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At present SOS Children supports over 23,000 people in The Gambia through 2 Children’s Villages, a youth home, 2 Nursery Schools, 2 primary Schools, a SOS Vocational Training Centre, a Family Strengthening Programme and a Medical Centre. The second SOS Children's Village, Nursery and Primary School opened in Basse in the east of the country in 2007. … more about our charity work in The Gambia
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Celebrating Christmas the Gambian way

Dec 09, 2014 01:00 PM
In the Gambia, Christmas is a time of celebration for Christians and Muslims alike
In the Gambia, Christmas is a time of celebration for Christians and Muslims alike

Sometimes Christmas seems to be inescapable! But what does the festive season look like in a country where 90% of the population is Muslim? In the Gambia, Christmas isn't the ubiquitous, month-long celebration it is here. However, that doesn't mean it's not a time for celebration – and not just for Christians, but Muslims too!

Gambian streets may not be lined with decorations during the festive season, but at Bakoteh Village, Christmas is a time for all children to create happy memories for life.

Christmas with a difference

12-year-old Fatoumatta is Muslim, but she enjoys Christmas as much as her Christian friends. “I... visit my friends who are Christian on Christmas Day, as they invite me and my family to attend their party. Once we arrive in their house, they welcome us inside where everything is neat and tidy. They usually play Christmas carols and dance... In the end, everybody dances until late and both Christians and Muslims enjoy themselves!”

Children decorating the Christmas tree at Bakoteh Village
Time to deck the halls of Bakoteh Village!

For 11-year-old Collin, masquerades are the highlight of his Christmas. “The music, all the different types of masquerades and many other merry things... bring both Christians and Muslim[s]... together.”

Collin is Christian, but the masquerades are a common Gambian tradition which bring people of all faiths together to celebrate their shared heritage. A popular masquerade, called “Hunting”, stems from the traditions of the Sierra Leonean “Aku” tribe. The leader wears two horns, and is followed by children and adults who dance together while playing local drums and shaking tamarind shells. This might not sound very festive to you and me, but for Gambians – Muslim and Christian alike – it is part of Christmas!

A creative Christmas

Do you remember those wonderful pre-Christmas schooldays, when you turned up the festive music, stuffed yourself silly with mince pies and made decorations for the school tree?

At the SOS school in Bakoteh, the children are celebrating by writing poems. Monjama calls hers “Joyful Christmas”, and it certainly gets us in the festive spirit!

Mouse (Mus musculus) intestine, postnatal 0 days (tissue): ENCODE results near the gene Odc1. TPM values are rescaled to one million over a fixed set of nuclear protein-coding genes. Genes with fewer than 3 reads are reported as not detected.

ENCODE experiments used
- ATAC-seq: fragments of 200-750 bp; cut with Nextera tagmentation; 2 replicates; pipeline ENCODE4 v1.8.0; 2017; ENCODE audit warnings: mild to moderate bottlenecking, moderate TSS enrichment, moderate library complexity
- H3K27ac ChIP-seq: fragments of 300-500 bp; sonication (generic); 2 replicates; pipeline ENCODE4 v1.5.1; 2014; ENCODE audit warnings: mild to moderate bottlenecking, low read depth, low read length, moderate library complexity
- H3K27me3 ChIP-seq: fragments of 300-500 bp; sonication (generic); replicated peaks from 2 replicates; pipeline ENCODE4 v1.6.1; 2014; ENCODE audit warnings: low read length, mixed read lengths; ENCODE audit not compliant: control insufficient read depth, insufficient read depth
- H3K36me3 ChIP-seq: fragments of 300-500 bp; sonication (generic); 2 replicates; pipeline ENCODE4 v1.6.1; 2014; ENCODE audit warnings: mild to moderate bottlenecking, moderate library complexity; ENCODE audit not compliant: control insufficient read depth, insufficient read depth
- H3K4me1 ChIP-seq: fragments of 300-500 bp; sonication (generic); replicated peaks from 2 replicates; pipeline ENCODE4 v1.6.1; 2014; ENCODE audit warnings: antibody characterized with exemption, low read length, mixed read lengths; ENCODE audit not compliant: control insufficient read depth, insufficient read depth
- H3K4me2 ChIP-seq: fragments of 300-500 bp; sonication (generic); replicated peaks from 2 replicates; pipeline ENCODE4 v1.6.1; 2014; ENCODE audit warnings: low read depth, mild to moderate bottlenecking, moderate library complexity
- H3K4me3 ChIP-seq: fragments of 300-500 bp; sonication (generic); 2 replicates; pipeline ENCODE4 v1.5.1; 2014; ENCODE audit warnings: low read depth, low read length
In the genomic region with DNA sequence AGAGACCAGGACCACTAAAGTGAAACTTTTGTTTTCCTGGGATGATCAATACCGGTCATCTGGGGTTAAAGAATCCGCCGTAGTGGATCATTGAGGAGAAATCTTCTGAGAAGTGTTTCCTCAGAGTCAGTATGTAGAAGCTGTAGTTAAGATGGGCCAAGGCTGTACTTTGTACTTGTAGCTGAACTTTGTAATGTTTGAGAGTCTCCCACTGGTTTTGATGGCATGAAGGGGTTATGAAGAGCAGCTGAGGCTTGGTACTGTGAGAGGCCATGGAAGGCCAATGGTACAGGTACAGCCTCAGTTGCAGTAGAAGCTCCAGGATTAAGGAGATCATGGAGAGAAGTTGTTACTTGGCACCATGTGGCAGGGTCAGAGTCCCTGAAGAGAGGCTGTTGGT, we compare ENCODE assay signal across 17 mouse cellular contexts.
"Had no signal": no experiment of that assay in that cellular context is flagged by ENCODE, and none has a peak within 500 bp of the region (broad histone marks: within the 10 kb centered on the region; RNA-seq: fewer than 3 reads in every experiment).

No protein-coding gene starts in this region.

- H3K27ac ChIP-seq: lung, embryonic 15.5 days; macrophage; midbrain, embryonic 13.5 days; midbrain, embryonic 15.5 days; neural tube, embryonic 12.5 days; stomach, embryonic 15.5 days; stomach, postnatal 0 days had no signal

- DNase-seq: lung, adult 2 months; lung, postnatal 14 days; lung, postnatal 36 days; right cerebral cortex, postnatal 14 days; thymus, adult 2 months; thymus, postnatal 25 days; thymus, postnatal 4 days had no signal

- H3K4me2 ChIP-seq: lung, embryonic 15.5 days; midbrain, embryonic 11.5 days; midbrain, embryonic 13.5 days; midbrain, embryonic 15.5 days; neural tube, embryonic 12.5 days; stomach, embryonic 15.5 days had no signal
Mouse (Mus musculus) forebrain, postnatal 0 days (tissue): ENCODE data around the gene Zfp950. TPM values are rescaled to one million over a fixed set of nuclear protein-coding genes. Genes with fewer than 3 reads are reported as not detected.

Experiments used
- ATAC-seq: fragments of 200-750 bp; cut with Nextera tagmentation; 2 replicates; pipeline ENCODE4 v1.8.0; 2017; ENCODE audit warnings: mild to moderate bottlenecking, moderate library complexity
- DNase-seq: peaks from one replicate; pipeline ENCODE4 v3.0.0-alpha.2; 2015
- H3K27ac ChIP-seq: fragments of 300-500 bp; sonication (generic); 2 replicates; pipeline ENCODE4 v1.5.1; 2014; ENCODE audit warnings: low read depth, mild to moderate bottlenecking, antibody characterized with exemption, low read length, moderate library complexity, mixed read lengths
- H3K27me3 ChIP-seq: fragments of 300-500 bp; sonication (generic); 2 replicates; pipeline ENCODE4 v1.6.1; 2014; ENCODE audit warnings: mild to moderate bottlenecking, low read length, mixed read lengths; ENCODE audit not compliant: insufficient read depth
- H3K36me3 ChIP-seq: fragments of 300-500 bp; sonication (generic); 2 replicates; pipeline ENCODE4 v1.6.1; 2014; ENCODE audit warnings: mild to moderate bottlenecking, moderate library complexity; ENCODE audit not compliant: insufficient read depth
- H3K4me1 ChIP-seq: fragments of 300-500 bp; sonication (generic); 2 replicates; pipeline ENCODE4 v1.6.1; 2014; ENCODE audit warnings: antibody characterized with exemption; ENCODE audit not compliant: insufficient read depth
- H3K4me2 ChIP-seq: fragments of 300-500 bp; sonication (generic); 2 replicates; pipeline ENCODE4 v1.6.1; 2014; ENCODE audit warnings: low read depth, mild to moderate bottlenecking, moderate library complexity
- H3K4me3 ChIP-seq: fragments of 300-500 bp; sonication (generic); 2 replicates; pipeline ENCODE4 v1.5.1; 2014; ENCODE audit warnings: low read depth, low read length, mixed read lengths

Christmas! Christmas! Christmas!
You come and go,
Once in a year, yet
Bringing all the joy and happiness,
Love and laughter, too.

Father Christmas giving presents,
Children playing in the snow,
Christmas puddings baking all day long.
How I wish you merry Christmas
Will come every day.

Cook Christmas the Gambian way

Fed up of soggy sprouts and chewy turkey? Why not try Christmas the Gambian way with this tasty recipe? It's called chicken yassa and it's a delicacy across the Gambia and Senegal – plus it's easy to make!

Chicken yassa
Chicken yassa makes a wonderfully Gambian alternative to roast turkey (Photo: KVDP via Wikimedia Commons)By KVDP at en.wikipedia (Transfered from en.wikipedia) [Public domain], from Wikimedia Commons

Serves: 4-6

Time: 30mins (plus 3 hrs marinading)

Ingredients

  • 4-6 chicken fillets, cut into pieces
  • 3 large sliced onions
  • 1 chilli (ideally hot!), cut into small pieces
  • The juice of 3 lemons
  • 5 tablespoons of peanut oil
  • 120ml water

Directions

  1. Make the marinade using the lemon juice, onions, chilli, 4 tablespoons of the peanut oil, plus salt and pepper. Marinade the chicken for at least 2 hours. Reserve the marinade when the chicken is ready.
  2. Heat a hot grill, remove the chicken from the marinade (keep the marinade), and grill the chicken until it is brown on both sides.
  3. Remove the onions from the marinade and saute them slowly in the remaining peanut oil until they are tender.
  4. Add the reserve marinade and when hot, add the chicken.
  5. Add the water and simmer for around 20 minutes over a low heat. Make sure the chicken is cooked.
  6. Serve hot with rice.

We hope you find this recipe as yummy as the children in Bakoteh Village do! If it's a success, why not email your pictures to ?

Feeling festive?

If our Gambian Christmas round-up has got you feeling festive, why not continue your Christmas celebrations with SOS Children by sending a free SOS eCard? Make a loved one smile with a Christmas gesture that really means something and help raise awareness of our work. Send a free eCard now...

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